Mr NIXON - I do, on 3 counts. The Minister for Transport and Minister for Civil Aviation (Mr Charles Jones) said that I was laughing about the Bill. I was not laughing about the Bill; I was laughing about the interjections that were being made. I regard the Bill as being a very serious matter. That is the first count. The second count relates to the Minister's statement that the previous Government refused to provide $300,000 to assist Tasmania in providing a shipping service to King Island. In fact what happened was there was a Premiers Conference and Loan Council meeting at the same time as the request cams in and Tasmania was so generously dealt with, as was acknowledged by the Premier of Tasmania, that there seemed to be no need to proceed with the earlier request. Finally, the Minister claimed that I said that the honourable member for Braddon (Mr Davies) had no interest in this matter. That is not what I said. I am fully aware of the honourable member's real interest in this matter. He not only has tramped the corridors of the Minister's office but also tramped my corridors when I was Minister for Shipping and Transport. I do not question his sincerity about or interest in this matter. But the fact remains - this is the point I was making - that he is the man who was guilty of sending the telegram.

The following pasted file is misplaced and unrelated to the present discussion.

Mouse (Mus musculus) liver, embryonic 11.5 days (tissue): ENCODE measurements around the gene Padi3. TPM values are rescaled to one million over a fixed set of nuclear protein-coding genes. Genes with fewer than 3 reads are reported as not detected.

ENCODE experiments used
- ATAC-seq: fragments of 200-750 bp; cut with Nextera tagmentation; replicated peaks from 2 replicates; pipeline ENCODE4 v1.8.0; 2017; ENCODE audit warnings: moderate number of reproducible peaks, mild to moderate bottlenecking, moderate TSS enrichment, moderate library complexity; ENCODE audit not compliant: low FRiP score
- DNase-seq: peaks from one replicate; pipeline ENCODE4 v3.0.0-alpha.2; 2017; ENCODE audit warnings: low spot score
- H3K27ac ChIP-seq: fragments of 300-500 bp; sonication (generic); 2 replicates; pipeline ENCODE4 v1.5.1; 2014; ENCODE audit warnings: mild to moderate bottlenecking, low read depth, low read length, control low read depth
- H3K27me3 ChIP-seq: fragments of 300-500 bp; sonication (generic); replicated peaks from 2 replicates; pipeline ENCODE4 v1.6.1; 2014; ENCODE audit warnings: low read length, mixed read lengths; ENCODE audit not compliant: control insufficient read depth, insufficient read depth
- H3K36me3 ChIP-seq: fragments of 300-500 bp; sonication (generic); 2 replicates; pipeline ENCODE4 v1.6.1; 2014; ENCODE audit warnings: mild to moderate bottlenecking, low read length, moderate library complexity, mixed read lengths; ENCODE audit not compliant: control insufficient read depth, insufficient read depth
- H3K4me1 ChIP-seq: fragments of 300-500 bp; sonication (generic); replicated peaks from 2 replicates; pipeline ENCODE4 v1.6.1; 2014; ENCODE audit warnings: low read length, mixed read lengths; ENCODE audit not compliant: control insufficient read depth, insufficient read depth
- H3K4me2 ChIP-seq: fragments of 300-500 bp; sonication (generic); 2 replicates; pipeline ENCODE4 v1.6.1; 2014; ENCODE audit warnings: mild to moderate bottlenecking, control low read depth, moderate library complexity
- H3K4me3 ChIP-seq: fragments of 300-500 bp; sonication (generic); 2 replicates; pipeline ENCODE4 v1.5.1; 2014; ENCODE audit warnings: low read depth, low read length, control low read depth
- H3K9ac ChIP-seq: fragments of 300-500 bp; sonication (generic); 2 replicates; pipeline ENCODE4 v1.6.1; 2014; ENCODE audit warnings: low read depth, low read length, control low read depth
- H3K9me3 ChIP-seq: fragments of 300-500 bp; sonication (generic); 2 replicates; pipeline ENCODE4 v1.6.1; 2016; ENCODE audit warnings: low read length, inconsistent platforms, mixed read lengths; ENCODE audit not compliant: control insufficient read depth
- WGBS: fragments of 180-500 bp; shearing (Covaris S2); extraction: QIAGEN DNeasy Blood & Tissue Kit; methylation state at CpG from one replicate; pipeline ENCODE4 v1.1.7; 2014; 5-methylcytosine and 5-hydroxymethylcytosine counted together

Question resolved in the affirmative.

Bill read a second time.

Message from the Governor-General recommending appropriation announced.